Mitz: The Marmoset of Bloomsbury

Soft Skull Press, 2007

“At that time I had a marmoset called Mitz which accompanied me everywhere, sitting on my shoulder or inside my waistcoat.” — Leonard Woolf, Downhill All the Way

From the citation for the 1999 Richard and Hinda Rosenthal Foundation Award of the American Academy of Arts and Letters:

A lesson to all of us who foolishly believed that Flush exhausted the unpromising genre of pet biography, Mitz takes Flush back to the muse, the marmoset that briefly belonged to Virginia and Leonard Woolf. In prose so lucid, so supple, so exquisitely entertaining we only slowly realize we are in the presence of art, Sigrid Nunez constructs a diagram of love and solicitude and abiding solitude: Mitz is tender, astute, wise, funny, and deeply, unsentimentally sad—for all its charm, a novel of masterly formal intelligence.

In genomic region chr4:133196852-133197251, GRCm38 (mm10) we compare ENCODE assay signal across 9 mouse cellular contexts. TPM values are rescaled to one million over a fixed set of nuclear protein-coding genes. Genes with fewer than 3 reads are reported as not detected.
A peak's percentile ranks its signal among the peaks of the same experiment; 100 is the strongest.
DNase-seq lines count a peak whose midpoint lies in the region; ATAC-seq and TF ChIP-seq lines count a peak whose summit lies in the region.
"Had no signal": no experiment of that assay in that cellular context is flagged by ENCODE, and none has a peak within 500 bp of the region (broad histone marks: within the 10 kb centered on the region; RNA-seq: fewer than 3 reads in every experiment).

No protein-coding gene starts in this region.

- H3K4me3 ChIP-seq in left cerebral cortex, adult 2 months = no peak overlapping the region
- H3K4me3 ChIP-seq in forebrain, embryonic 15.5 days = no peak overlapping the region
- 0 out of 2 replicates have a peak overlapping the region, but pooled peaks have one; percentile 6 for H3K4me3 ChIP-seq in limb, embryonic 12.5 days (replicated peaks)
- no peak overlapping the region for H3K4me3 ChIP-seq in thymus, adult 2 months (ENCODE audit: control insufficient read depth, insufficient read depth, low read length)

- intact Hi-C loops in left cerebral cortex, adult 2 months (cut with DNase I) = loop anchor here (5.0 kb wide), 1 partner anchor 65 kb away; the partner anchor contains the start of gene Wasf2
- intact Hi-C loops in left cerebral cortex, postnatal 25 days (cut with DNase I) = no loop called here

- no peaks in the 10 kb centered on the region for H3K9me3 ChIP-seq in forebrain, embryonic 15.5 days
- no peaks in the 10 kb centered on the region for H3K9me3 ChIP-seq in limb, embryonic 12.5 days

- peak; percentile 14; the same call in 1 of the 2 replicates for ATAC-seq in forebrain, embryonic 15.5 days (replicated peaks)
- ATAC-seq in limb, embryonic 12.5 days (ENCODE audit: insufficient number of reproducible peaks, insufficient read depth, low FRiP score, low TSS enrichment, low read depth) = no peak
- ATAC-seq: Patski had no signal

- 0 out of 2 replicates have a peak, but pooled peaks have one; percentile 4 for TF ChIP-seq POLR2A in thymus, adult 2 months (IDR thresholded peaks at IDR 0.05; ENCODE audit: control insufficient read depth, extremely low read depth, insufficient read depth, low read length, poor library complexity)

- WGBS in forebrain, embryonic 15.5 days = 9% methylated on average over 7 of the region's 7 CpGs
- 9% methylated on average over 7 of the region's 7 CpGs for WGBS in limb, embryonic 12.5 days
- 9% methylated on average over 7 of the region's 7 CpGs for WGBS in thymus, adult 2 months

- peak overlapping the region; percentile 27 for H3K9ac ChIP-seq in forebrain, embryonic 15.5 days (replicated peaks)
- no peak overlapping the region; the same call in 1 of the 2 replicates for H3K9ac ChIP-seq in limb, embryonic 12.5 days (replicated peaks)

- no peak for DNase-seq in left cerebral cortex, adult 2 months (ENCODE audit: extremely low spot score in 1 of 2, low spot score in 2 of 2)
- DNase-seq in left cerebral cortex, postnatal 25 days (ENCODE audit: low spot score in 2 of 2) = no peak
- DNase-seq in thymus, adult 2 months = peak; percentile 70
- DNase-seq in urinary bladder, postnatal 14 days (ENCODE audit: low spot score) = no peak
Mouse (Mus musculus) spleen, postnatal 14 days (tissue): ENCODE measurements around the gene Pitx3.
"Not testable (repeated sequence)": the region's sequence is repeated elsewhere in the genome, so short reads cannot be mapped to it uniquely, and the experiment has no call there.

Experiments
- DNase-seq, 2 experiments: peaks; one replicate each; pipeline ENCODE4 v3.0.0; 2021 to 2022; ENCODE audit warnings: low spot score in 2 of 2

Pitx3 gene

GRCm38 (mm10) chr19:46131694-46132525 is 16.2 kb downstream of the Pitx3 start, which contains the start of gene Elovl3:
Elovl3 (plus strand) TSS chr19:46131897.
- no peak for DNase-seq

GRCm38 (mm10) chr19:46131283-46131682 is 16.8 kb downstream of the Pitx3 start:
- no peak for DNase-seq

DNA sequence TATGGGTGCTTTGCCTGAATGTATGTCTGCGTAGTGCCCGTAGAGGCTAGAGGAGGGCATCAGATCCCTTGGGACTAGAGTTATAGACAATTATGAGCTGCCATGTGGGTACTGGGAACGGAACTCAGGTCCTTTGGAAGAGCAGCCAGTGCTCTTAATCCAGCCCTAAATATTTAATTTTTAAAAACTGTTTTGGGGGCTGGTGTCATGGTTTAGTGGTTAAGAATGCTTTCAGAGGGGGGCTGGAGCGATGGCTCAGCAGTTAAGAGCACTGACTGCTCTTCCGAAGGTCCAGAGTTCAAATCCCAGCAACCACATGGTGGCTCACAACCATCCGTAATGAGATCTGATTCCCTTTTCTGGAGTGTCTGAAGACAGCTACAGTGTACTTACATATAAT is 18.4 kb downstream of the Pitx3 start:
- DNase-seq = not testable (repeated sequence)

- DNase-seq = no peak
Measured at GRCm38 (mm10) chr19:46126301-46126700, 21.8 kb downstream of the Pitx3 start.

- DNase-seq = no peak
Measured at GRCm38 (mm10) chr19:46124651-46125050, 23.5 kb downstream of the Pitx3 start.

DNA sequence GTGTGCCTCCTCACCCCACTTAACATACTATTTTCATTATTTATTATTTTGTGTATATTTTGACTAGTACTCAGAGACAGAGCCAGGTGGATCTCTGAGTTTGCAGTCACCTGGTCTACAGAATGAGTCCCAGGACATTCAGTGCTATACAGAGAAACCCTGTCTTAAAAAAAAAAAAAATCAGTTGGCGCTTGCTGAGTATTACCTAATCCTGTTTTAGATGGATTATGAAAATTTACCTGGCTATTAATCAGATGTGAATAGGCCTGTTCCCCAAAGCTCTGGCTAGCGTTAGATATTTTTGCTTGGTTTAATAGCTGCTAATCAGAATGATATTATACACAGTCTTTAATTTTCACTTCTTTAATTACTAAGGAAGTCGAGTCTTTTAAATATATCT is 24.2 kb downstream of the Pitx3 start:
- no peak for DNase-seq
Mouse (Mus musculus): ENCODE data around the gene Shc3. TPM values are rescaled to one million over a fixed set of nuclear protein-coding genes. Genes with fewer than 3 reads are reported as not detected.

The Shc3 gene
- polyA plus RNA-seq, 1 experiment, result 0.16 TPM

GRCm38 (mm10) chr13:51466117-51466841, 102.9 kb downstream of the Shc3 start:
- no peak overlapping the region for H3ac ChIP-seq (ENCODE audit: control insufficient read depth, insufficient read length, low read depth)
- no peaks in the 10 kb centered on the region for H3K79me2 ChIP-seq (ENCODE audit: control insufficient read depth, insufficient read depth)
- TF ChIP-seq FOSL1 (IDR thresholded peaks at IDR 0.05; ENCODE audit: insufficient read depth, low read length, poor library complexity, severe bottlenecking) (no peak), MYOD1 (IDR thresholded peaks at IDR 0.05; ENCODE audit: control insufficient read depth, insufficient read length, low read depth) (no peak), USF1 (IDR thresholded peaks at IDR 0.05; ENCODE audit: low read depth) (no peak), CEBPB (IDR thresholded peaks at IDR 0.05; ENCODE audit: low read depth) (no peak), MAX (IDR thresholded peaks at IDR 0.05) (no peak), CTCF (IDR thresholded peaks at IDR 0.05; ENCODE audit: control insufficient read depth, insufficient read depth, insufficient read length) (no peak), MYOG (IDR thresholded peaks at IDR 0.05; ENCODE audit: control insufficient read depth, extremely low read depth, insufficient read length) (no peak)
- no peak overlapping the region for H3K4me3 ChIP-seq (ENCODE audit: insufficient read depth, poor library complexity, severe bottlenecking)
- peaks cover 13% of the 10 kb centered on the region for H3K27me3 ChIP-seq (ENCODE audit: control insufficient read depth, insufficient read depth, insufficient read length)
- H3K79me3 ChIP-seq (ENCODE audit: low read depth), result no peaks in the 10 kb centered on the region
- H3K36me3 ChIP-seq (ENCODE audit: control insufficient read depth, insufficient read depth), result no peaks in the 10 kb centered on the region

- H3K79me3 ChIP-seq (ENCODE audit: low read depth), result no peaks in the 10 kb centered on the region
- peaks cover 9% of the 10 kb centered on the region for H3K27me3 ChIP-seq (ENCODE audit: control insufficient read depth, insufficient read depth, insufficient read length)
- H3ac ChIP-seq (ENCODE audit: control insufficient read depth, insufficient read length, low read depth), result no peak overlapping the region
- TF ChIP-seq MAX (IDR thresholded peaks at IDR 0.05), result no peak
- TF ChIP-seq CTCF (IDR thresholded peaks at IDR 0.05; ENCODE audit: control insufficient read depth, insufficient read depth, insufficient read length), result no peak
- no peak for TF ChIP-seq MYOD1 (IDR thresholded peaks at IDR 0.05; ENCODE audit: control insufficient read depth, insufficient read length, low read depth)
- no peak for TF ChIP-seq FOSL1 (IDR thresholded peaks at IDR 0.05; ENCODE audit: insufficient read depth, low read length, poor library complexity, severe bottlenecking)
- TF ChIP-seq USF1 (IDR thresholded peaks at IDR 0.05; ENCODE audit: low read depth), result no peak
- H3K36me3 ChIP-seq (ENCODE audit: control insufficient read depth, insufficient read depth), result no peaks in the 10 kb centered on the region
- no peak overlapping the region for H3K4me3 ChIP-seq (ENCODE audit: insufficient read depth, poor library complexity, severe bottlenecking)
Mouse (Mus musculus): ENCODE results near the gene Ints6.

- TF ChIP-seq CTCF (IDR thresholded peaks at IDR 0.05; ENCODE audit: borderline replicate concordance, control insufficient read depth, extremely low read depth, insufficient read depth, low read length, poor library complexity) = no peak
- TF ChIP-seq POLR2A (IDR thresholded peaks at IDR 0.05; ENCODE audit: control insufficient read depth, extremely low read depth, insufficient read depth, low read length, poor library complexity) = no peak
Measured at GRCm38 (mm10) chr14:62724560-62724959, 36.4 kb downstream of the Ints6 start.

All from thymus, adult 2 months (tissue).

Praise for Mitz

“Nunez takes great risks with this novel…. [A]t its very best the book takes on the edginess of Mrs. Dalloway.” —Chicago Tribune

“Mitz shimmers with an emotional truth missing from the most rigorous Bloomsbury histories.” — Editors’ Choices, The Village Voice 

“In short, glistening sentences that refract the larger world, Ms. Nunez describes the appealingly eccentric, fiercely intelligent Woolfs during a darkening time.” — Wall Street Journal